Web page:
The Fishermen, the Fishes and the Fishing Nets in New Nigerian Poetry by Senator Ihenyen
“If a publisher is unwilling to take your manuscript, it is perhaps the script is not good enough. You should not run to the local printer, pay him because you believe in yourself. If you believe in yourself, look for somebody else who also believes in you, and can tell you the truth. That yes, you are a good writer, you have the potentials but these are flaws in your writing.” – Prof. Dan Izevbaye on the eve of announcing the Nigeria Literature Prize, 2009.
For too long, the new generation of Nigerian writers, particularly poets, have been continually criticised for stubbornly producing poor works, which according to our literary critiques, do not deserve any attention. The degenerating generation of new writers are accused of being ‘too much in a hurry’ to get published and consequently compromising publishing standards. In turn, the ‘children of globalisation’ are quick to point accusing fingers at the publishers, particularly the long-established, for robbing Peter (neglecting new creative works by new writers) to pay Paul (publishing established authors and educational titles). Has anyone got anything to say about this degeneration? Of course, everyone in the book industry in Nigeria does!
The publishers claim that if they are to stay in business new writers must be seen as a big risk, while the literary critics seem to be saying that new writers must be rightly starved to death since their largely poor works do not feed their literary hunger for great literature. Usually too glad to see that the go-it-alone new authors are paying the price for sidetracking professional editing services, the editors are always quick to nod their heads in agreement with the critics! Down the book-chain, the booksellers say that because Nigerians have a poor reading culture, literary books don’t even sell anymore! And what has the book reader got to say (if they still read at all based on what the booksellers hare saying)? The book reader says literary books are not available in the bookstores; and when they rarely are, they are not affordable; and when they are rarely affordable, they are not accessible; and when again they are accessible, they are not good literature like it used to be in the Soyinka days! On their part, literary journalists are making headlines to the effect that literary critics who continue their endless romance with Soyinka, Okara, Clark, Osundare and the other lucky few without a look at new writers are to blame. Phew! Or have you got something to say as well?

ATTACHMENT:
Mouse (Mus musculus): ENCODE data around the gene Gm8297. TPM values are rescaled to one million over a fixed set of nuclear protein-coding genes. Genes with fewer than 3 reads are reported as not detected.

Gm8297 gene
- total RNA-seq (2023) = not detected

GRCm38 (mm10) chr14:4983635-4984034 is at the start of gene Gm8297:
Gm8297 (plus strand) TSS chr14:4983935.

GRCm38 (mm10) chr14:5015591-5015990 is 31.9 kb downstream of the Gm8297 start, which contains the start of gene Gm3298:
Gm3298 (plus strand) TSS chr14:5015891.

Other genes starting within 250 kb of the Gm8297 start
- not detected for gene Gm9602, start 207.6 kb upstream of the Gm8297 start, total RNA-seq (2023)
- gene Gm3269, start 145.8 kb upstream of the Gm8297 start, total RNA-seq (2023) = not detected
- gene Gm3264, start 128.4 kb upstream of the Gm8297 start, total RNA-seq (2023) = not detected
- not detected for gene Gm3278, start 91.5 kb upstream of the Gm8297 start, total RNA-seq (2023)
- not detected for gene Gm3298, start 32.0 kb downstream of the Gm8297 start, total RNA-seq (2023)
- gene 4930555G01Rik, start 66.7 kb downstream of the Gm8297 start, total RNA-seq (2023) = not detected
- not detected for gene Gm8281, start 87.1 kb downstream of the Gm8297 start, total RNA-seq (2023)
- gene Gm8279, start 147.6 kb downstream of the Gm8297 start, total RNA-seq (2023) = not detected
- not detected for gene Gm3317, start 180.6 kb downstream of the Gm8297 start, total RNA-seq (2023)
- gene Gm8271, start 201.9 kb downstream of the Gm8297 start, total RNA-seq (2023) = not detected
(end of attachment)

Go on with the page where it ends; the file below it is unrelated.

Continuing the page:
But in the same vein, literary critics who are from the Soyinka generation are wondering why there is a scarcity of critics from the same generation that has been ‘too much in a hurry’ to produce works. They believe that with the wild and wide sea of new Nigerian writers, waves of fresher and younger literary critics who are better placed to do the job considering ‘age and energy’ should come with it! According to Nnolim, ‘…younger critics are lazy. I called them lazy because when we were younger, we wrote about Achebe, Soyinka; these were the icons of Literature in the 1970s and 1980s…’ The accusing fingers in contemporary Nigerian literature, particularly poetry, are endless! Faced with this situation, the young and upcoming Nigerian writer has become even more confused: running to Lulu and others for self-publishing, or worse still paying a roadside printer, or more honourably taking Nigerian literature abroad! The consequences have been simply dimensional: the good, the bad and the ugly.
There have always been poor works –no doubt – even Soyinka’s generation did not lack it. The critical issue is fishing out good works for publishing. And unfortunately, we presently lack, largely, good fishing nets in the literary industry spread out by good and experienced fishermen to catch good fishes. To extend this metaphor a bit further, those long-established and experienced publishers in Nigeria who are the fishermen with good fishing nets have refused to spread their nets further into the sea of new writers because the new fishes are easily caught in water but not easily sold on land. So they hunt for big ones found deeper ashore – they find the very big Achebe, Soyinka, Okara and other lucky giants. Also, newer and less experienced publishers, with little nets go fishing in the same water, not for the Soyinkas, but for other fishes with some pedigree and great potentials to become bigger with a little fish-feed (they probably caught me). And once in a while, you find some ‘fishermen’ without out nets at all, desperately jump into water to catch the fishes at shore, usually small (probably you this time), while many are not fishes at all, but fish-looking frogs fanning their fins (probably who?)! But in the same sea, many fishes are left behind. And in frustration, they soon become ‘too much in a hurry’ to get out, thinking a literary life anywhere but in unfulfilling water was going to be better – they jump out of water unto land! However, they soon die for want of water – the self-publishing author who keeps travelling around with the unsold copies of his book in a certain travelling bag that is always heavy (yes, he must have arrived at your destination by now with a bent back)! Please, buy his book before he departs, else you might be forced to pay more during his funeral after years of no reward for intellect in a country that ‘does not have a reading culture’.